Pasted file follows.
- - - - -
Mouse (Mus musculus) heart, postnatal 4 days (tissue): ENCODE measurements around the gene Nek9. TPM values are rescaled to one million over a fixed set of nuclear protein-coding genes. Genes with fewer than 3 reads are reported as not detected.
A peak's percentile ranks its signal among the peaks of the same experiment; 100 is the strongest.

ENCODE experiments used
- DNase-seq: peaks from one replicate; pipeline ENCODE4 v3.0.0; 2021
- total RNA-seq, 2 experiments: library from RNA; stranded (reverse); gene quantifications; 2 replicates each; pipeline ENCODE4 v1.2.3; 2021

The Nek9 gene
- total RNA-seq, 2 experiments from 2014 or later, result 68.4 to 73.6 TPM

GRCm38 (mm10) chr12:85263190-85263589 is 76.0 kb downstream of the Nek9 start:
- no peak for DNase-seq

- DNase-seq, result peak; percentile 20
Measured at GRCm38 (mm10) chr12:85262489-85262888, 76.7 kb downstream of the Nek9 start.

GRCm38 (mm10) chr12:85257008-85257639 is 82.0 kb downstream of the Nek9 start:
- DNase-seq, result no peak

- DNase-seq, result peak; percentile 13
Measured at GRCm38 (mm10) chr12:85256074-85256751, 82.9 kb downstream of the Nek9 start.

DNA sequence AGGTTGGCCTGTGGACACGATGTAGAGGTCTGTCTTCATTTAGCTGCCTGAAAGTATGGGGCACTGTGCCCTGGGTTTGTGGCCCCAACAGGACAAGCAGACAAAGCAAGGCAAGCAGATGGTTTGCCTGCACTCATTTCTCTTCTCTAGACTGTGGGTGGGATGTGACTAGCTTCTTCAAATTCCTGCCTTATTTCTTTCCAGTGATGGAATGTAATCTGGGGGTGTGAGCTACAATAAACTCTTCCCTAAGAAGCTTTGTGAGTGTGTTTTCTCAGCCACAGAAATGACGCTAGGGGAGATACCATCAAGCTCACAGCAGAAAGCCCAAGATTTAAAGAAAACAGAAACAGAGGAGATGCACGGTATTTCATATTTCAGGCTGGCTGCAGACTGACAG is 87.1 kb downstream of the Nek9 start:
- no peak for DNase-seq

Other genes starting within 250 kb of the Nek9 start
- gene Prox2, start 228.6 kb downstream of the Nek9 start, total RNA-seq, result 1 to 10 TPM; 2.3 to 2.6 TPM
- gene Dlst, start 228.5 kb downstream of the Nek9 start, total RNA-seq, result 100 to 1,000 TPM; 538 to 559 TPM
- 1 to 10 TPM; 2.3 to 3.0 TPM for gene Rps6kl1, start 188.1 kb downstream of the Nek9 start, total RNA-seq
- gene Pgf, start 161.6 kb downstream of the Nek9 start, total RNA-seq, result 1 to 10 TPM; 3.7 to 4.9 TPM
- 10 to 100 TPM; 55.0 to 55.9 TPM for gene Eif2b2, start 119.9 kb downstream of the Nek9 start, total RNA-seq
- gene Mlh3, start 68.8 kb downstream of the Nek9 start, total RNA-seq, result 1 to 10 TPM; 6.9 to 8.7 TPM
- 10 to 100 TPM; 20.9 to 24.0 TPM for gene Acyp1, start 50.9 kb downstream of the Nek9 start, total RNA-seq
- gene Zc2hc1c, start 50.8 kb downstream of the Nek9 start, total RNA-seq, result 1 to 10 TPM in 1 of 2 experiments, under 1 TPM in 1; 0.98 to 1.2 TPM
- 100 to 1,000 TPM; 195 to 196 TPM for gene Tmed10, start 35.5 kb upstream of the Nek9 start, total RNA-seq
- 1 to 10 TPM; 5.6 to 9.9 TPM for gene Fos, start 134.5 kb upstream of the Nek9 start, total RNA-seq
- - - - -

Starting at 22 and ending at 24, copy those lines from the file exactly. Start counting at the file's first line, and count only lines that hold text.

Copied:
- gene Pgf, start 161.6 kb downstream of the Nek9 start, total RNA-seq, result 1 to 10 TPM; 3.7 to 4.9 TPM
- 10 to 100 TPM; 55.0 to 55.9 TPM for gene Eif2b2, start 119.9 kb downstream of the Nek9 start, total RNA-seq
- gene Mlh3, start 68.8 kb downstream of the Nek9 start, total RNA-seq, result 1 to 10 TPM; 6.9 to 8.7 TPM